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As with all mechanical systems, chillers have a finite life expectancy. For most air-cooled chillers, the typical service life is 15-20 years. For water-cooled chillers, the typical service life is 20-30 years. To a great extent, how well the chiller has been maintained will determine its actual service life. While other factors, including the types of loads placed on the chiller and the climate in which the facility is located, also impact the service life, proper maintenance has the largest impact.
While chiller age can help predict reliability, it is not the only factor. Chiller technicians must keep a running data log to help develop an understanding of the efficiency of chillers and their reliability. These logs track data, such as power use, chilled-water supply and return temperatures, condenser-water supply and return temperatures, chiller current, and chilled-water and condenser-water flow.
Data logs are critical in determining the operating efficiency of the chiller and the way it changes over time. They also can help managers and technicians identify the point at which conditions fall outside a chiller’s normal operating range, which is a sign that issues might be developing.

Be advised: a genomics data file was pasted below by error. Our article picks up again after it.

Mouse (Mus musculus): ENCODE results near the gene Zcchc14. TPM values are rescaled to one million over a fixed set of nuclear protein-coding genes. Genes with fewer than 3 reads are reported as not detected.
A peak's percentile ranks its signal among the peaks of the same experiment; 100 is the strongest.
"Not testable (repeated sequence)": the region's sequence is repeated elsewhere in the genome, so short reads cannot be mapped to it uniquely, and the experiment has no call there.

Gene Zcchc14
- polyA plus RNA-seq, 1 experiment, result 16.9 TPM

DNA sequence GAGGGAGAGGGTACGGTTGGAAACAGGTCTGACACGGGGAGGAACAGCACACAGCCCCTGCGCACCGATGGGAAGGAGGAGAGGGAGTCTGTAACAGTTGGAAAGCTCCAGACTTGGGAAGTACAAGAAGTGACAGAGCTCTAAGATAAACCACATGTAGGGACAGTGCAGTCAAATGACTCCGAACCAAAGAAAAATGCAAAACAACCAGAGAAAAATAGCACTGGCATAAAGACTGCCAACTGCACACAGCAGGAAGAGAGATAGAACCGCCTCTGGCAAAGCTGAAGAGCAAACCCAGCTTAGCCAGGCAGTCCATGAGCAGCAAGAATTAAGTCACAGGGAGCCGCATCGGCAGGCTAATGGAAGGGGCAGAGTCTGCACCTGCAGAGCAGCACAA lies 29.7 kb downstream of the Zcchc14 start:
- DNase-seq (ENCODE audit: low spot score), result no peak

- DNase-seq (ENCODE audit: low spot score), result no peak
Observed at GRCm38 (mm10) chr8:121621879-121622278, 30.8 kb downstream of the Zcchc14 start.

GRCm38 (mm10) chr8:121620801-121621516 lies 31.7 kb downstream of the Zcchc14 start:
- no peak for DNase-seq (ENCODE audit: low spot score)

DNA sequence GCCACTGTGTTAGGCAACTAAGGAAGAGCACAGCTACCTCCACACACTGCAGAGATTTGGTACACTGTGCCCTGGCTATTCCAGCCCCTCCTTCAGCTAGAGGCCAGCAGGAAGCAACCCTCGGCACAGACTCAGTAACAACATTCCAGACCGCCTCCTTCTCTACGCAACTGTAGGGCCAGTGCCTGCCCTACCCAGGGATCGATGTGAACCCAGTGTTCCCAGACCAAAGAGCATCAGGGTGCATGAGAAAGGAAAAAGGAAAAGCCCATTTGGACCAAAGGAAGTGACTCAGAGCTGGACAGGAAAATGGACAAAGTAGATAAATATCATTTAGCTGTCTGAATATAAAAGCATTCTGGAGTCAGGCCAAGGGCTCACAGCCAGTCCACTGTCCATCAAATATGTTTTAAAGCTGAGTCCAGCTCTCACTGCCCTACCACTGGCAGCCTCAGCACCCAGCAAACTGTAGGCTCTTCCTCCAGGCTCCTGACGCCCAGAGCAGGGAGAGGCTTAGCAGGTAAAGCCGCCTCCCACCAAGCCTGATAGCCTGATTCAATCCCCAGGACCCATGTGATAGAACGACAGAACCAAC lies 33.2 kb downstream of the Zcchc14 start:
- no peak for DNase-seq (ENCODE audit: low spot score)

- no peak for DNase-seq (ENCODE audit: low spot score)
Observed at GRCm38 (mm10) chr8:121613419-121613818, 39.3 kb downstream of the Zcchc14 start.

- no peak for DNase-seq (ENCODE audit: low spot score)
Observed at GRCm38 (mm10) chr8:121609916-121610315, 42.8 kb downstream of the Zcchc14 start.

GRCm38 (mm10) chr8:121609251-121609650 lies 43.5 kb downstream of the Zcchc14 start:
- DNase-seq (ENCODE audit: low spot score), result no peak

The results of quarterly and annual maintenance inspections also can indicate chiller reliability. Unusual noise and vibrations, a buildup of scale on heat-transfer surface and questionable oil analysis results all indicate that the reliability of the existing chiller is declining.
Another reliability issue is the availability of replacement parts. As chillers age and require more maintenance, the availability of replacement parts declines. Parts that might have taken a day or two to obtain when the chiller was five years old can take weeks or even longer when it is 20 or 25 years old. Managers need to consider the fallout if a facility had to go without chilled water for an extended period.
Chiller Upgrades: Assessing Equipment Condition